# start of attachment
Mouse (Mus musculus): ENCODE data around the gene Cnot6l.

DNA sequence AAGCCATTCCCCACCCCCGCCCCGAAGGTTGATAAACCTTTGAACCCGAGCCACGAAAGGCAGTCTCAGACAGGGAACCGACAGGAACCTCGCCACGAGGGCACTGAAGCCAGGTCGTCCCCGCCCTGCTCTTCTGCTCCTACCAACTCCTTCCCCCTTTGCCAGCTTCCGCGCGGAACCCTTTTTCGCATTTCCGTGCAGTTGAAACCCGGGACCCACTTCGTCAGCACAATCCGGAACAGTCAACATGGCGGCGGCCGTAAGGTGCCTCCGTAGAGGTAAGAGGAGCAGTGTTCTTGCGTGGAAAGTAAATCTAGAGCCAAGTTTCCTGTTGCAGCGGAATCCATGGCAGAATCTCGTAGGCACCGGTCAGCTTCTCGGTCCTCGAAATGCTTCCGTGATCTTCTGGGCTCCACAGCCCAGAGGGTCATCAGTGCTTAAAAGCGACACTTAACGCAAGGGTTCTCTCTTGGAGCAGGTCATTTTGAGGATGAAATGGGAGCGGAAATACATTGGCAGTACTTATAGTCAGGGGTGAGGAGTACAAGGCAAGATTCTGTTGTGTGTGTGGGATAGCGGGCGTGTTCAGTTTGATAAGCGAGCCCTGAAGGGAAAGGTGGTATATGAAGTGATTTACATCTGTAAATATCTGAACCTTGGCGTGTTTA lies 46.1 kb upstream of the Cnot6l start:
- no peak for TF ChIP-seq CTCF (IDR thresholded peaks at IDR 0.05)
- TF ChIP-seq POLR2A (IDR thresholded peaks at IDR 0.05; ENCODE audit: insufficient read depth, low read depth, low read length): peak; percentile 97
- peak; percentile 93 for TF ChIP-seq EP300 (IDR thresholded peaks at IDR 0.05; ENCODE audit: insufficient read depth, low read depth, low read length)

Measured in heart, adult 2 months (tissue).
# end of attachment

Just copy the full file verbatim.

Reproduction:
Mouse (Mus musculus): ENCODE data around the gene Cnot6l.

DNA sequence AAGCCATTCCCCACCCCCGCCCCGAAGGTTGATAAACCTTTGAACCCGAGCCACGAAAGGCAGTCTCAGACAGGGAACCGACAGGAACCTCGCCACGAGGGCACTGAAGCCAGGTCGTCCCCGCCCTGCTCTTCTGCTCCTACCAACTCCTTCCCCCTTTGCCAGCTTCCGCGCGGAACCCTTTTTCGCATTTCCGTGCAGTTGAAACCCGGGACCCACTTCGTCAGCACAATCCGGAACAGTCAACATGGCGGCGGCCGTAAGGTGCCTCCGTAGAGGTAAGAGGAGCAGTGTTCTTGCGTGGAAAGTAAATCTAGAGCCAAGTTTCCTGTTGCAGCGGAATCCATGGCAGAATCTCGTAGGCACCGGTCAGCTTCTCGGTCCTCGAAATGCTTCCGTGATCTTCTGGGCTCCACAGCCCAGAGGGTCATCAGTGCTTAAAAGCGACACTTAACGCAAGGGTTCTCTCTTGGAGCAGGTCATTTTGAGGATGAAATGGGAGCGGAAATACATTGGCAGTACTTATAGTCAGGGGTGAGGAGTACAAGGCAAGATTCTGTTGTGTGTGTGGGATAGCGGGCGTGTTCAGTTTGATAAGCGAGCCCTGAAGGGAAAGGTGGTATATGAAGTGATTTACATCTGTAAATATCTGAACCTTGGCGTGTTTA lies 46.1 kb upstream of the Cnot6l start:
- no peak for TF ChIP-seq CTCF (IDR thresholded peaks at IDR 0.05)
- TF ChIP-seq POLR2A (IDR thresholded peaks at IDR 0.05; ENCODE audit: insufficient read depth, low read depth, low read length): peak; percentile 97
- peak; percentile 93 for TF ChIP-seq EP300 (IDR thresholded peaks at IDR 0.05; ENCODE audit: insufficient read depth, low read depth, low read length)

Measured in heart, adult 2 months (tissue).